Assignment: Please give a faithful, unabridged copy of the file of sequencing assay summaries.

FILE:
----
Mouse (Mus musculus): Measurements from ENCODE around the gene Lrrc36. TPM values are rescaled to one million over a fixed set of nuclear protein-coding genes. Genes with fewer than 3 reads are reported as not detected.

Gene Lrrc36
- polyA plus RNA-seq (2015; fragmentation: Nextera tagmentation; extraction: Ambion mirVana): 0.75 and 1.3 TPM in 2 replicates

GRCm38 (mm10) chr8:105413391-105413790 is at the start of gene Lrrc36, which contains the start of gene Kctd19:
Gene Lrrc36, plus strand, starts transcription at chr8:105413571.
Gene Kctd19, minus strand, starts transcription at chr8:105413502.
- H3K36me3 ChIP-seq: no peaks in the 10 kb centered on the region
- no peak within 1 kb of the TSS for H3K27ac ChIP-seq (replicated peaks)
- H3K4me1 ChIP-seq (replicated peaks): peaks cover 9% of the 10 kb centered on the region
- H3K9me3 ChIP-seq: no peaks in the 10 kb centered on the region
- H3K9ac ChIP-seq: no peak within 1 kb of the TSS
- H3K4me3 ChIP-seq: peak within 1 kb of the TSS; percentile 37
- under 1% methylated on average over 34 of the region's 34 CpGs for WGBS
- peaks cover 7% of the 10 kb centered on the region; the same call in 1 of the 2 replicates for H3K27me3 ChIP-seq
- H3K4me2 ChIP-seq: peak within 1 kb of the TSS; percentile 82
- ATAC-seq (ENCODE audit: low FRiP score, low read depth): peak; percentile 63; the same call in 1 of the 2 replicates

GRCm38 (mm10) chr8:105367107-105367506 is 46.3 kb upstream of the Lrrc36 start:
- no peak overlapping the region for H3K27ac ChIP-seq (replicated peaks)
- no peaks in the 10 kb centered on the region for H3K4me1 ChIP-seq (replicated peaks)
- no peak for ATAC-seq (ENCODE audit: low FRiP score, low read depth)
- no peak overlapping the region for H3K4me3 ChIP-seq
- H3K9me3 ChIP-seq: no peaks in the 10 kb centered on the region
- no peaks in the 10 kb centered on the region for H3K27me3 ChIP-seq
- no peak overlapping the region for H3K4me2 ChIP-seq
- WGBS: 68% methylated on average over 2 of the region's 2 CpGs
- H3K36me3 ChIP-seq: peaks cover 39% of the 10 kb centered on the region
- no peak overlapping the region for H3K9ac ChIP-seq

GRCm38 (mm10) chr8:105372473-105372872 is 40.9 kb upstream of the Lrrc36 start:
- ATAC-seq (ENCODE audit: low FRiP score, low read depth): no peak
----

Mouse (Mus musculus): Measurements from ENCODE around the gene Lrrc36. TPM values are rescaled to one million over a fixed set of nuclear protein-coding genes. Genes with fewer than 3 reads are reported as not detected.

Gene Lrrc36
- polyA plus RNA-seq (2015; fragmentation: Nextera tagmentation; extraction: Ambion mirVana): 0.75 and 1.3 TPM in 2 replicates

GRCm38 (mm10) chr8:105413391-105413790 is at the start of gene Lrrc36, which contains the start of gene Kctd19:
Gene Lrrc36, plus strand, starts transcription at chr8:105413571.
Gene Kctd19, minus strand, starts transcription at chr8:105413502.
- H3K36me3 ChIP-seq: no peaks in the 10 kb centered on the region
- no peak within 1 kb of the TSS for H3K27ac ChIP-seq (replicated peaks)
- H3K4me1 ChIP-seq (replicated peaks): peaks cover 9% of the 10 kb centered on the region
- H3K9me3 ChIP-seq: no peaks in the 10 kb centered on the region
- H3K9ac ChIP-seq: no peak within 1 kb of the TSS
- H3K4me3 ChIP-seq: peak within 1 kb of the TSS; percentile 37
- under 1% methylated on average over 34 of the region's 34 CpGs for WGBS
- peaks cover 7% of the 10 kb centered on the region; the same call in 1 of the 2 replicates for H3K27me3 ChIP-seq
- H3K4me2 ChIP-seq: peak within 1 kb of the TSS; percentile 82
- ATAC-seq (ENCODE audit: low FRiP score, low read depth): peak; percentile 63; the same call in 1 of the 2 replicates

GRCm38 (mm10) chr8:105367107-105367506 is 46.3 kb upstream of the Lrrc36 start:
- no peak overlapping the region for H3K27ac ChIP-seq (replicated peaks)
- no peaks in the 10 kb centered on the region for H3K4me1 ChIP-seq (replicated peaks)
- no peak for ATAC-seq (ENCODE audit: low FRiP score, low read depth)
- no peak overlapping the region for H3K4me3 ChIP-seq
- H3K9me3 ChIP-seq: no peaks in the 10 kb centered on the region
- no peaks in the 10 kb centered on the region for H3K27me3 ChIP-seq
- no peak overlapping the region for H3K4me2 ChIP-seq
- WGBS: 68% methylated on average over 2 of the region's 2 CpGs
- H3K36me3 ChIP-seq: peaks cover 39% of the 10 kb centered on the region
- no peak overlapping the region for H3K9ac ChIP-seq

GRCm38 (mm10) chr8:105372473-105372872 is 40.9 kb upstream of the Lrrc36 start:
- ATAC-seq (ENCODE audit: low FRiP score, low read depth): no peak